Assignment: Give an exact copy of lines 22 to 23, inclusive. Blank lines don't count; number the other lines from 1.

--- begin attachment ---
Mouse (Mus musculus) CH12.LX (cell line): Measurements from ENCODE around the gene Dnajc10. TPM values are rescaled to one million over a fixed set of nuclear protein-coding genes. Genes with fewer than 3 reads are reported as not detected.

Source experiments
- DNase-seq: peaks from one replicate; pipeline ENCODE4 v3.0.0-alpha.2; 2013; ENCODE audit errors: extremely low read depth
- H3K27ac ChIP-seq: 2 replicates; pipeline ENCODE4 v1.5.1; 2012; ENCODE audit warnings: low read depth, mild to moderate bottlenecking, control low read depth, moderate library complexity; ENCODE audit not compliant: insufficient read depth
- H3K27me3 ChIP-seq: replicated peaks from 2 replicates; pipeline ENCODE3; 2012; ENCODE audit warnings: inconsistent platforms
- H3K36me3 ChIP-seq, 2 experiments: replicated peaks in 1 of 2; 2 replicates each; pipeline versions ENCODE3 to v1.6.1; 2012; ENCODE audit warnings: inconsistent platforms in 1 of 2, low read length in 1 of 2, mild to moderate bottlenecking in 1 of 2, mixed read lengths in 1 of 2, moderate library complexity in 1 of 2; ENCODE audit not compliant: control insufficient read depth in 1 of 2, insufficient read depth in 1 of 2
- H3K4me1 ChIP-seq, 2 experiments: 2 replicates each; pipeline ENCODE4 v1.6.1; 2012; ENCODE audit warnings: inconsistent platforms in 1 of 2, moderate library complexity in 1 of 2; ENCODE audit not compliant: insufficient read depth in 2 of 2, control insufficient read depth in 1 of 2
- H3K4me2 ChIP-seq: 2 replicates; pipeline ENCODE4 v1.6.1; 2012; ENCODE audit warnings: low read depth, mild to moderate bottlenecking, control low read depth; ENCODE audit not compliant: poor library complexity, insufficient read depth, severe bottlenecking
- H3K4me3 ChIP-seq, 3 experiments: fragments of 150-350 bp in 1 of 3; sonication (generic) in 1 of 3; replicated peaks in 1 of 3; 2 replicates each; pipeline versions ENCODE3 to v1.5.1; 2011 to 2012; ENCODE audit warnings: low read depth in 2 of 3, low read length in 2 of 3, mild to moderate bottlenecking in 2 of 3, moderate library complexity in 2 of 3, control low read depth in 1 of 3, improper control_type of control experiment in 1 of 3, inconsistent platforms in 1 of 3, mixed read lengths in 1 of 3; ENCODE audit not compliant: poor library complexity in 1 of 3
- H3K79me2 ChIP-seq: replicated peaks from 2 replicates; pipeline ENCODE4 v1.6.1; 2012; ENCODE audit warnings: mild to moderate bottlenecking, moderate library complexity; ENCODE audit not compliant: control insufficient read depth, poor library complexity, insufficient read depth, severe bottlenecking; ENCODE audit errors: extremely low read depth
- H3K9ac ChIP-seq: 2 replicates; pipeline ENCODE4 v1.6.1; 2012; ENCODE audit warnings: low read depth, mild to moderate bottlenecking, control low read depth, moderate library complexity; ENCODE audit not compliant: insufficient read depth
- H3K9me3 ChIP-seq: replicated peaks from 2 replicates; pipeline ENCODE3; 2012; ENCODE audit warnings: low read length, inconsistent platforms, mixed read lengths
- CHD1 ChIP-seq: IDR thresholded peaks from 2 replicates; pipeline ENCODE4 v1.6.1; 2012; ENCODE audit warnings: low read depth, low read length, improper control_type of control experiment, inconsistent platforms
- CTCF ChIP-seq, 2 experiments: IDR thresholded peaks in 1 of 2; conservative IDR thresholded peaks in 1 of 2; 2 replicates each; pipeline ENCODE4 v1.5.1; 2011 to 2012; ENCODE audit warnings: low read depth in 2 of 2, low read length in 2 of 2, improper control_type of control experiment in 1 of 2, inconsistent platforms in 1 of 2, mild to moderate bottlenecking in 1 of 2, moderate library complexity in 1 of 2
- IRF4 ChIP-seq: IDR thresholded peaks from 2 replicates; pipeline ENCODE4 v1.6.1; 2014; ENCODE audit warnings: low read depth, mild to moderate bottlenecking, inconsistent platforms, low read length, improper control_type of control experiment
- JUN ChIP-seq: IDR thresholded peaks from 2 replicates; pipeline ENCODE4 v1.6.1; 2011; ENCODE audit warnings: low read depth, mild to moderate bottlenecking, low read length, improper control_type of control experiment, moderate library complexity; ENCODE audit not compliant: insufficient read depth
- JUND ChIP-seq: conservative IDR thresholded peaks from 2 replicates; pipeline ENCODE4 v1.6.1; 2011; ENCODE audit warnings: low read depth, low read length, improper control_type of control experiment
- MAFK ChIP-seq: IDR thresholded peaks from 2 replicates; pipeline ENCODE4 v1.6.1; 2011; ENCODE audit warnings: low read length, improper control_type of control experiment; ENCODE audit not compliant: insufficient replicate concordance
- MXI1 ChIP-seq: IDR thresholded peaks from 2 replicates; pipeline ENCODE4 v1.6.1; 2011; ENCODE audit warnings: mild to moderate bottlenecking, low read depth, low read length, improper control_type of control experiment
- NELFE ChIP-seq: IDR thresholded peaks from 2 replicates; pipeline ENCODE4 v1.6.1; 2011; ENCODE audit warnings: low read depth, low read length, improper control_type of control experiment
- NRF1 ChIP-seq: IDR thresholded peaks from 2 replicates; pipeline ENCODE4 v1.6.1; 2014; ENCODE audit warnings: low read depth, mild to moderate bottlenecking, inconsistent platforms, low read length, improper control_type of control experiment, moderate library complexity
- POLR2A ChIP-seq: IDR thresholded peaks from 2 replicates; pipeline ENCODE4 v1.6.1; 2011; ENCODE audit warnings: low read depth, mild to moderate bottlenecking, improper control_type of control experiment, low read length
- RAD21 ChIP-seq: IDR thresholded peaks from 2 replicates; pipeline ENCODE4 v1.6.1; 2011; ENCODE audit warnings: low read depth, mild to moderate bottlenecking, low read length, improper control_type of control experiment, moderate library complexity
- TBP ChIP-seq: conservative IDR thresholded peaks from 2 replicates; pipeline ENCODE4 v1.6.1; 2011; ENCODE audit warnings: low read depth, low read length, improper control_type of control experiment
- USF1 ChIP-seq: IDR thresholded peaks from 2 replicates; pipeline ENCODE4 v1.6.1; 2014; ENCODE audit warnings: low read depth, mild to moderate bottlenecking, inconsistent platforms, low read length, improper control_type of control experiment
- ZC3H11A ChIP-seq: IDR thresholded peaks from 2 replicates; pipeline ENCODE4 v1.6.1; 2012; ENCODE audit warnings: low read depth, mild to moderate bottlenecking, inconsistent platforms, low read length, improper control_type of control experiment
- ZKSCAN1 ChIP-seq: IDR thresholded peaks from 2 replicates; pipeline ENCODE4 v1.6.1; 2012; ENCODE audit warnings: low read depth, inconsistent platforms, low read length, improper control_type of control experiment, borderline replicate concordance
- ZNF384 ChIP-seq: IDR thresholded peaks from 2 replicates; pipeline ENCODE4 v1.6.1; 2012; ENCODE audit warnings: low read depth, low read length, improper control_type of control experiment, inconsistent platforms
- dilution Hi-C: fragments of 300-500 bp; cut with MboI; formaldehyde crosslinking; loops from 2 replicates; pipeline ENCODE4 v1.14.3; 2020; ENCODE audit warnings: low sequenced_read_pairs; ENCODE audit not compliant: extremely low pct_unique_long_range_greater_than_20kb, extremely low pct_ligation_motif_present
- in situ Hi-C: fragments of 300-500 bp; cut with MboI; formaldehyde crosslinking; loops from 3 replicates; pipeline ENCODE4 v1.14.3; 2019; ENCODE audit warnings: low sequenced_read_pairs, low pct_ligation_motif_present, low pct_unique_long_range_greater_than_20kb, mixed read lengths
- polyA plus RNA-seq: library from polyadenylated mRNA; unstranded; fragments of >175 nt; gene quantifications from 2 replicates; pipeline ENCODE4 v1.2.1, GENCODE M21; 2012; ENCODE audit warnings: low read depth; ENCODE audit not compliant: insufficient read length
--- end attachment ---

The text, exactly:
- POLR2A ChIP-seq: IDR thresholded peaks from 2 replicates; pipeline ENCODE4 v1.6.1; 2011; ENCODE audit warnings: low read depth, mild to moderate bottlenecking, improper control_type of control experiment, low read length
- RAD21 ChIP-seq: IDR thresholded peaks from 2 replicates; pipeline ENCODE4 v1.6.1; 2011; ENCODE audit warnings: low read depth, mild to moderate bottlenecking, low read length, improper control_type of control experiment, moderate library complexity